And I agree they’re underrated heavyweights? The problem for them is that they can look so awful in defeat, it almost negates their credibility in victory. Plus neither guy is likeable to so many fans; they have such a uniquely foreign presence/demeanor, it’s hard to sympathize. Silva is just a walking talking genetic reminder of our cave painting past, and Mir seems like an otherwise articulate and cool guy until he speaks sincerely about ripping people’s faces off, and wanting their lungs to cave in like he’s the violent McGuffin of a John Carpenter film.
What are the stakes?
Phil: Oh boy. The stakes are essentially asking: who is more done? And that’s what makes this fight so crushingly depressing. I really like both these fighters: Mir might not be quite as insightful as he thinks he is, but he’s candid and thoughtful. I’ve always enjoyed Bigfoot’s proud, cocky style. Both men have been those who are constantly looking to make technical improvements, and that’s something I always like to see.
I’m just not sure that anyone can actually “win.” It’s closer to a stay of execution for either guy if he manages to pull off the victory. Silva can withstand a loss more than Mir can, but if he looks as unutterably dreadful as he did against Arlovski, it’s going to be hard to imagine him fighting for much longer.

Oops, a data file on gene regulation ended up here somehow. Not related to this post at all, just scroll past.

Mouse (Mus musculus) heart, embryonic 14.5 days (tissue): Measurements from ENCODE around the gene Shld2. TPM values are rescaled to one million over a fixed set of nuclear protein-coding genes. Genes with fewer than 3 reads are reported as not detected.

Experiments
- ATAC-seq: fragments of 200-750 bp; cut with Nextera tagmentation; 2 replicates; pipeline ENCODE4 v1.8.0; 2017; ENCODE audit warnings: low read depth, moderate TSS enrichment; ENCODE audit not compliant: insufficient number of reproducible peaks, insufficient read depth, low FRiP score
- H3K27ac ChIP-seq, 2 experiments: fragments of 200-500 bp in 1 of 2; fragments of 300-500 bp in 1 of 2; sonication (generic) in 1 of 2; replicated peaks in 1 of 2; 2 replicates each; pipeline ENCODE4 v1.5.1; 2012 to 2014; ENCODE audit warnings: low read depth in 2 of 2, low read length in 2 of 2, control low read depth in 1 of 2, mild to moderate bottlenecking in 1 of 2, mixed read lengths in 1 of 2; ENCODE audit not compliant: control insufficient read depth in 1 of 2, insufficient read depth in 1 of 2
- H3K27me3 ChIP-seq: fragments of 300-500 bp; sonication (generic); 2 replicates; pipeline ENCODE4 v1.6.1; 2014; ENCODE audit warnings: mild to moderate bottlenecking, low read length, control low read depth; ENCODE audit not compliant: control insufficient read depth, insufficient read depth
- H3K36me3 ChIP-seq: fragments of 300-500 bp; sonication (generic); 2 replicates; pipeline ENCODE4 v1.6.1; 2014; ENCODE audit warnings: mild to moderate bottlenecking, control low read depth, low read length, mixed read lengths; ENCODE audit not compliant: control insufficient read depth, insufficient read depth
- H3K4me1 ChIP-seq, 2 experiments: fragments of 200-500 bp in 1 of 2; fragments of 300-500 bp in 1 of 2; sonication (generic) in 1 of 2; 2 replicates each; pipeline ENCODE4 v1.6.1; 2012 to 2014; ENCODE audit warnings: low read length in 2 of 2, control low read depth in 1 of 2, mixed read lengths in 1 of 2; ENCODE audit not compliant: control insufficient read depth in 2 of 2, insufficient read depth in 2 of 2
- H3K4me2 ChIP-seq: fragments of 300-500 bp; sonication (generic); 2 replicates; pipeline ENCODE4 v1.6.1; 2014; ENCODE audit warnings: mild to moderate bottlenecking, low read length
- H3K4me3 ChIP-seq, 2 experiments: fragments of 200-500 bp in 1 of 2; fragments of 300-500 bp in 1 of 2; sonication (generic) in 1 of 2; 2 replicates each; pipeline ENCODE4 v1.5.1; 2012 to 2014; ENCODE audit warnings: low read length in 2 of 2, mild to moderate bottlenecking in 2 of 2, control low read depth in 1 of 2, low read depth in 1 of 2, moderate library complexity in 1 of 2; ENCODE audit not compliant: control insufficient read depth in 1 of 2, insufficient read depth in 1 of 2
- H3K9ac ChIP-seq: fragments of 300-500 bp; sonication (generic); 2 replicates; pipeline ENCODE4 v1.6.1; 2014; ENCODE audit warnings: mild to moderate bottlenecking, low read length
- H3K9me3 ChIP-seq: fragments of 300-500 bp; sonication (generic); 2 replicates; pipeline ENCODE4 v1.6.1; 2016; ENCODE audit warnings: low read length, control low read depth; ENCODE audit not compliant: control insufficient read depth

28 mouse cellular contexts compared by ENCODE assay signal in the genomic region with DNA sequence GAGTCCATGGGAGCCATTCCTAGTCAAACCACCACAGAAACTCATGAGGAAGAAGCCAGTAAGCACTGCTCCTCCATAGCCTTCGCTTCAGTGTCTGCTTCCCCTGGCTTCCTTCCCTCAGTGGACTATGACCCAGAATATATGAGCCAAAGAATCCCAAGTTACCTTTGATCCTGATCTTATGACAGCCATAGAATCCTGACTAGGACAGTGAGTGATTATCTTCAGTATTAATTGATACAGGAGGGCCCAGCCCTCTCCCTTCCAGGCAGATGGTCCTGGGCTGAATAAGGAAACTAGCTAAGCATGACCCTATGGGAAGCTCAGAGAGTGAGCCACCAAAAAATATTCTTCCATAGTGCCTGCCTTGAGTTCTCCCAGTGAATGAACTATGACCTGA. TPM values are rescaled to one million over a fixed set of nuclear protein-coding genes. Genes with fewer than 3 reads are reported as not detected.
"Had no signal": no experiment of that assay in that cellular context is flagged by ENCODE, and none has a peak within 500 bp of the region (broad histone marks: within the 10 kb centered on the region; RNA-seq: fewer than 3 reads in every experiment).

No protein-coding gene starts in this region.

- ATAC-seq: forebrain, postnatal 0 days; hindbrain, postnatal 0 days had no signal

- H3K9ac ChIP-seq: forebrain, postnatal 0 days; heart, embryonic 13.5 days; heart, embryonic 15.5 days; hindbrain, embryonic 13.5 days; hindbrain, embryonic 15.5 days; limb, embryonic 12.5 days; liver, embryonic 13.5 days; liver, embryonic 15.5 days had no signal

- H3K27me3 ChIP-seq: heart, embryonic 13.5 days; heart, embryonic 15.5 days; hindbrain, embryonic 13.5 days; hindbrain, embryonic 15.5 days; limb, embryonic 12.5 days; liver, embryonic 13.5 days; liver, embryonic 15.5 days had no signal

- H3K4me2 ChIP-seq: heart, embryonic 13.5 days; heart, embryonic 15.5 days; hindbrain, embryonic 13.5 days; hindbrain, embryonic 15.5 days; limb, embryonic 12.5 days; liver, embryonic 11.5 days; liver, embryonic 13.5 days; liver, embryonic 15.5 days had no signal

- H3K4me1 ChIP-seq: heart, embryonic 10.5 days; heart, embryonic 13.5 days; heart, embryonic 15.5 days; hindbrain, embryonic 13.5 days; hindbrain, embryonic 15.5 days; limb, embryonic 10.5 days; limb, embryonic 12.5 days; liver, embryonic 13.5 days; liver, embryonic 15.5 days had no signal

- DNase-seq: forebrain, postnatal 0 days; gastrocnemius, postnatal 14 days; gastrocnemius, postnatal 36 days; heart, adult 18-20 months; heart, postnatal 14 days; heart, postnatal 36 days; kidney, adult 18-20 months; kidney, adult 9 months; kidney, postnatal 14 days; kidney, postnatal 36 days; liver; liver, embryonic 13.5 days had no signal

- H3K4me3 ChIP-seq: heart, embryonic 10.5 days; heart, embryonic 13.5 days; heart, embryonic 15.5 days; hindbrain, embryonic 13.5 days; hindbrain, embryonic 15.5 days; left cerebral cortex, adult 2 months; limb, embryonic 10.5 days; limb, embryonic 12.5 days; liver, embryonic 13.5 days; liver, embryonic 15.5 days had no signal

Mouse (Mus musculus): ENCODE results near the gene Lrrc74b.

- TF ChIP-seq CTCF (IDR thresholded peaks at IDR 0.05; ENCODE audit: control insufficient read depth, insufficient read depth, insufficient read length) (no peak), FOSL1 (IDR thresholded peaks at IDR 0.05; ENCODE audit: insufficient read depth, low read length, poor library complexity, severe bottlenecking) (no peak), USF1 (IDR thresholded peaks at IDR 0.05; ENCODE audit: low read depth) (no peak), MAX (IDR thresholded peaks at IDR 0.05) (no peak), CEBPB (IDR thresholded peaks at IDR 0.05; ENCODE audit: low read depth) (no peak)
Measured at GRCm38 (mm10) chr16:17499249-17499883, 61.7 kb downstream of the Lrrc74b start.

David: Remember when we talked about how we’d deal with the rubik’s cube of despair that would be previewing Walsh vs. Kelly? This is like, a few big wins removed from that atmosphere. Mir is an injury riddled 35 year old. Silva is a 35 year old Megalodon.
Where do they want it?
Phil: Top control! Probably. Mir has a pretty vicious submission game, but he’s been controlled from top position before, most notably by Brock and Overeem, and Bigfoot has a crushing top game. Likewise, however, Bigfoot has not been good at getting up from his back at all. He’s just so big and so physically dense that he really struggles to stand up once he’s put down. So top control is basically checkmate for either man